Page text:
Researchers have developed an improved version of a desktop extruder that produces filament for 3D printers, and they’ve made assembly instructions available online for free.
Students at the Michigan Technological University in Houghton, Mich. have developed a version of what’s called the Recyclebot, a small plastics recycling system.
“We have developed a new version of the Recyclebot with enough control to produce commercial-grade filament from more or less anything – we have demonstrated it with pellets, regrind, and even waste composites like wood,” Joshua Pearce, Michigan Tech professor, wrote to Plastics Recycling Update. “The plans are fully open source and most of the parts of the new machine design are themselves 3D printable.”
In an interview, Pearce said he sees opportunities for plastics reclaimers in a few areas. First, the equipment is a low-cost way of testing composites and polymer mixes. Reclaimers can also use it to produce 3D printer filament, a relatively small market still but one in which markups are still enormous. Lastly, with wider use of the Recyclebot extruders, reclaimers will have a new market to sell flake into.
“It’s still a small market … but it’s growing significantly,” he said. “This might be something that some of them would be interested in, and our device can help them immediately enter the market.”
Building the Recyclebot
Full plans and assembly instructions have been published in Elsevier’s HardwareX. This paper explains how to build a model called the “RepRapable Recyclebot,” so named because it caters to a 3D printer community focused on open source self-replicating rapid prototypers, known as RepRaps, according to the paper.
According to the online paper, a RepRapable Recyclebot can be built for less than $700 in materials and fabricated in about 24 hours. The RepRapable Recyclebot produces filament for 3D printers at a rate of about 1 pound every hour and 10 minutes. It uses 0.11 kilowatt hours of electricity for every pound produced.
The researchers estimate filament produced from commercial pellets can be made for about one-fifth the cost of commercial filament. It can recycle scrap plastics into filament for about 1.1 cents per pound, compared with over $11 per pound for commercial filament.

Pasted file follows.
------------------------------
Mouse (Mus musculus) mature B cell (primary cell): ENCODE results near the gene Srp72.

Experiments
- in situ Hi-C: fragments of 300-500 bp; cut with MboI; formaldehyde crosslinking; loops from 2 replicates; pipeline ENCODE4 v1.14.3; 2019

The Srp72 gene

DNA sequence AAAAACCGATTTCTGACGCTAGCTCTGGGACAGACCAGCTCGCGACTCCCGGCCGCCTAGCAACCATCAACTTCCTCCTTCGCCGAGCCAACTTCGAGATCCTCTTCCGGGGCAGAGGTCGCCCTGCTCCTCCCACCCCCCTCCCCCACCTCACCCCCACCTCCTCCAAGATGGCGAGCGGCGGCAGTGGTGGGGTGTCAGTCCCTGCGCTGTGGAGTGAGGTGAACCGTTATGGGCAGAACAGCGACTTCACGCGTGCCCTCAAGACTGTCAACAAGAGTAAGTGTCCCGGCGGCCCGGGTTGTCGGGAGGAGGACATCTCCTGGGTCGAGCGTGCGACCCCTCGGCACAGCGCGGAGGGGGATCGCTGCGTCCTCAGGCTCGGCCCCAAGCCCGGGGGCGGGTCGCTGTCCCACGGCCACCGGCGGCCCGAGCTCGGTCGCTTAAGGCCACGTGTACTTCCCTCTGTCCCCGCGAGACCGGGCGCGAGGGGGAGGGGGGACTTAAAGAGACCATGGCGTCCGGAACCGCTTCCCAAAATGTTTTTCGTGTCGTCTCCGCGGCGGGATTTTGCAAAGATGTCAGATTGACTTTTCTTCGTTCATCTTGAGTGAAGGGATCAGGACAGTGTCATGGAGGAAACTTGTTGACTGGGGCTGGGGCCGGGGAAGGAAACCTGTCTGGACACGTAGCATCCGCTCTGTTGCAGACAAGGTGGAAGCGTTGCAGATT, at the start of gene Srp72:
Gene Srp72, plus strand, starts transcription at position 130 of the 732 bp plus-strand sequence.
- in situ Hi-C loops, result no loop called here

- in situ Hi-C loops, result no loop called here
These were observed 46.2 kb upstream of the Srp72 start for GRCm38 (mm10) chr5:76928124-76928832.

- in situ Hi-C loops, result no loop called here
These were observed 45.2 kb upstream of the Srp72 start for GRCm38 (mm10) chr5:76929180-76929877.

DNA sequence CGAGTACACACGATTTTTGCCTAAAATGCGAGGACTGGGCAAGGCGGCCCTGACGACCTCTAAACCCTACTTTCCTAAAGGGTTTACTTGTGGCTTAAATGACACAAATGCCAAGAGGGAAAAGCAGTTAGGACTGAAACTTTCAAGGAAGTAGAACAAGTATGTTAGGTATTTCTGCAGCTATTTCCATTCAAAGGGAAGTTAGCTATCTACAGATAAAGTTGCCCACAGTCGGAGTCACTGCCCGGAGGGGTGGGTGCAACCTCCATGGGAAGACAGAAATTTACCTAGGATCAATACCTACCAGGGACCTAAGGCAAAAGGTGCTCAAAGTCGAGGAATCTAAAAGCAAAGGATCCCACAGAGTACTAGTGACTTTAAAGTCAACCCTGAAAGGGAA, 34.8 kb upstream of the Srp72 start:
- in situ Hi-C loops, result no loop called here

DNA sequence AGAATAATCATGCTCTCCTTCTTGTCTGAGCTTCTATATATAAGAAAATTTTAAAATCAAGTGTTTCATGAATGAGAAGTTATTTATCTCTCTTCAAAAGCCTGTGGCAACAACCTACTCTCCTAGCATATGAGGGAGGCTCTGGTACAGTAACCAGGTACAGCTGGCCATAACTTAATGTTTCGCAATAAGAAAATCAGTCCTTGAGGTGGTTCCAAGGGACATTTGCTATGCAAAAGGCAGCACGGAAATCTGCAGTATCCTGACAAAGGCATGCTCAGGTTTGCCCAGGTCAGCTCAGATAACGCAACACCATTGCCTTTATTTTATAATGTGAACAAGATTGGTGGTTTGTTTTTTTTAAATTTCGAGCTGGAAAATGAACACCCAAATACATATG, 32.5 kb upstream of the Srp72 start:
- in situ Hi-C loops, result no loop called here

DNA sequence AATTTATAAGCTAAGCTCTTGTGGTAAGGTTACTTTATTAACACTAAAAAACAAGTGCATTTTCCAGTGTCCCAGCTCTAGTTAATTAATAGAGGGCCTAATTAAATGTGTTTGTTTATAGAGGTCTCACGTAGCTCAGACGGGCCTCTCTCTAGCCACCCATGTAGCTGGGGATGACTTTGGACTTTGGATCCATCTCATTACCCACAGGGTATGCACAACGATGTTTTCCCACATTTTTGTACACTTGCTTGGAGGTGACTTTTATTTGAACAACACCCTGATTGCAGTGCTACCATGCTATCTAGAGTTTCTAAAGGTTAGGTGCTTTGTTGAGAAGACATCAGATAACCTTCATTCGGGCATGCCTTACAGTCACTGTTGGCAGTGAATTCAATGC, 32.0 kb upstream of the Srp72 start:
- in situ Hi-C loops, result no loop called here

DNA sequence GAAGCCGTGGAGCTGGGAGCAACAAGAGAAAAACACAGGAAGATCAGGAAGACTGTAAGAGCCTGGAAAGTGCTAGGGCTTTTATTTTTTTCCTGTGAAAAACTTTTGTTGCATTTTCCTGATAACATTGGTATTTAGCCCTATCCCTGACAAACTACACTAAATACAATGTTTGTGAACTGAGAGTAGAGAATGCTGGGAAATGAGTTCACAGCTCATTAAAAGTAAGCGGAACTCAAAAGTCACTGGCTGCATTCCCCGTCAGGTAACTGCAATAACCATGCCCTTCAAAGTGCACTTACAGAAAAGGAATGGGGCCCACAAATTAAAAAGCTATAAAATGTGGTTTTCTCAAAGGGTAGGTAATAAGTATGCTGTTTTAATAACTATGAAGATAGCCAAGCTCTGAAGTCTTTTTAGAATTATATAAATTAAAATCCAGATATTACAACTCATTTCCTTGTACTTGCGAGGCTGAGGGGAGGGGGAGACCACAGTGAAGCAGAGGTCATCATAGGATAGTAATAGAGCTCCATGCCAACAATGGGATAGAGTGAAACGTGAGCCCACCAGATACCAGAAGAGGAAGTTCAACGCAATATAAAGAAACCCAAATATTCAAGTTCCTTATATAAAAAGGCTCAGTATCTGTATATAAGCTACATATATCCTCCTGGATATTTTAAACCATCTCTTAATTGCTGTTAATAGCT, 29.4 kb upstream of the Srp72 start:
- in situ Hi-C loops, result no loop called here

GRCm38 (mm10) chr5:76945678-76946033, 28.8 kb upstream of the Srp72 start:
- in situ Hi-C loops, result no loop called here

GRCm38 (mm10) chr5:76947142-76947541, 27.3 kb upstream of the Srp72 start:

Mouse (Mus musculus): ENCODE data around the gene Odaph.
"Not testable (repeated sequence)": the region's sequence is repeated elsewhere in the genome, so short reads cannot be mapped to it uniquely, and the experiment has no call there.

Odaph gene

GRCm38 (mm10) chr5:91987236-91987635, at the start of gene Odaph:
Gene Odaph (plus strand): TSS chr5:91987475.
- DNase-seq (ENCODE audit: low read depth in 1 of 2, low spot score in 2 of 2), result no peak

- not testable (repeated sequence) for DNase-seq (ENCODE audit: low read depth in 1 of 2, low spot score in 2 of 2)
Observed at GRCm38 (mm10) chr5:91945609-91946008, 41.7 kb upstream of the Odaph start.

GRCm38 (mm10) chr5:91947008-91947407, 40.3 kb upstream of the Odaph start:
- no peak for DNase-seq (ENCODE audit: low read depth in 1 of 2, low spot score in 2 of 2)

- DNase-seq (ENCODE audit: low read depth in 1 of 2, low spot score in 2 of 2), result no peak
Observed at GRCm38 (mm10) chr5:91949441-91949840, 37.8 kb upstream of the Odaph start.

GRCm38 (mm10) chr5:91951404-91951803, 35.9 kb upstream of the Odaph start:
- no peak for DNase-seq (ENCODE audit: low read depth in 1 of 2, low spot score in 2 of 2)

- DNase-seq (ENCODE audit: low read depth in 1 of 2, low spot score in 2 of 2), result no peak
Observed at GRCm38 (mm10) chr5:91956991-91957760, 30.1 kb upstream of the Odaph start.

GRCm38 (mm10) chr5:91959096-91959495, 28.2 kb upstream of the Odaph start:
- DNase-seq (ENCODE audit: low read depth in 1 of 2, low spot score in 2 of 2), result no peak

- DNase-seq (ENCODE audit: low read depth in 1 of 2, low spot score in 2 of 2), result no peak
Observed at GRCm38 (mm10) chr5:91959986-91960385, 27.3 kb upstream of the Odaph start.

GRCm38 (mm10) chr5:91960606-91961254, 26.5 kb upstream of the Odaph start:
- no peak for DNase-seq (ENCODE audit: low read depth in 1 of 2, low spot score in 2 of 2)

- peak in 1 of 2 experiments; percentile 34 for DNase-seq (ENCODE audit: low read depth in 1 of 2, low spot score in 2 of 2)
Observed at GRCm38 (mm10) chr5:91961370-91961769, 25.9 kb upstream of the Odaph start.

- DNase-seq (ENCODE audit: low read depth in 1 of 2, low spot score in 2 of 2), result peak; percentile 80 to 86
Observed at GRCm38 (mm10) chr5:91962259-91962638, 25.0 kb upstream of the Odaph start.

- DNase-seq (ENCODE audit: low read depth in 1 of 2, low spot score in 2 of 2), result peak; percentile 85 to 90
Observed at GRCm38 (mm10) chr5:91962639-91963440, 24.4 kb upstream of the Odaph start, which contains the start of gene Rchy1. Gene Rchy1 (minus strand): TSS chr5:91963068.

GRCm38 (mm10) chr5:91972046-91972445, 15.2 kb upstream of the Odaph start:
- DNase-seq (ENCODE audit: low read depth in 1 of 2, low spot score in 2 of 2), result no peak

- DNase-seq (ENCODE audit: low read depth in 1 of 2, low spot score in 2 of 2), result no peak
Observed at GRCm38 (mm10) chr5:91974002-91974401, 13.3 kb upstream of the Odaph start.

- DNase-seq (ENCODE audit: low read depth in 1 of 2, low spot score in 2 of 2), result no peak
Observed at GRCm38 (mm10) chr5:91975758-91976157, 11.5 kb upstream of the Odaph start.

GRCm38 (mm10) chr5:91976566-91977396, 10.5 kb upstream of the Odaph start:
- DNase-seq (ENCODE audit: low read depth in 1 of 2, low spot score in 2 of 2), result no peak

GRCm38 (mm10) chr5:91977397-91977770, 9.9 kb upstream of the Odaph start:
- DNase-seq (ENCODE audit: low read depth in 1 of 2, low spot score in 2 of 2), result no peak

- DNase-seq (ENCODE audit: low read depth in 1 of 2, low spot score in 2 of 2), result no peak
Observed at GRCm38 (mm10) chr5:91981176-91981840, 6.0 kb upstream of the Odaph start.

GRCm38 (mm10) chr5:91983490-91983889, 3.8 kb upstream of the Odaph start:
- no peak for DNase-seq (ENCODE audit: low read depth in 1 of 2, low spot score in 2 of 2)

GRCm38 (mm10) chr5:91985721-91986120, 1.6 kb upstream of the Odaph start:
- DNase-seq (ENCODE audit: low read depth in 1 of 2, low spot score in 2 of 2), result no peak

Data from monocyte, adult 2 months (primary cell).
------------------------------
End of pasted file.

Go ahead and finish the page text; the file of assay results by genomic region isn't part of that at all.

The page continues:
The system can process polymers with extrusion temperatures of less than 250 degrees celsius. It is “capable of manufacturing custom filament over a wide range of thermo polymers and composites for material science studies of new materials and recyclability studies, as well as research on novel applications of fused filament based 3-D printing,” according to the paper.
The paper acknowledges this isn’t the first desktop-sized extrusion system to be developed and have its plans made available to anybody. Plastics Recycling Update has covered other desktop extruder products, many of which were mentioned by the paper, and this publication even wrote about one, the Filabot, as far back as January 2013.
But developers of the RepRapable Recyclebot say it’s made with parts that can be found in hardware stores or purchased online. Additionally, many of the parts can be 3D printed, so filament from the equipment can be used to make another one.
Additionally, the paper notes it has other unique features, such as an adjustable hopper size and shape with emptying feature, aluminum cooling path to provide more cooling than passive or forced-air methods, adjustable traverse for different spool sizes, and a modular design allowing for the addition of water bath cooling, a pelletizer or injection molding system.
“These attributes make it ideal as a research system for those investigating novel filaments,” according to the paper.
Pearce said he plans to have his students in the upcoming fall semester use the equipment to make as many different polymer composites as possible.
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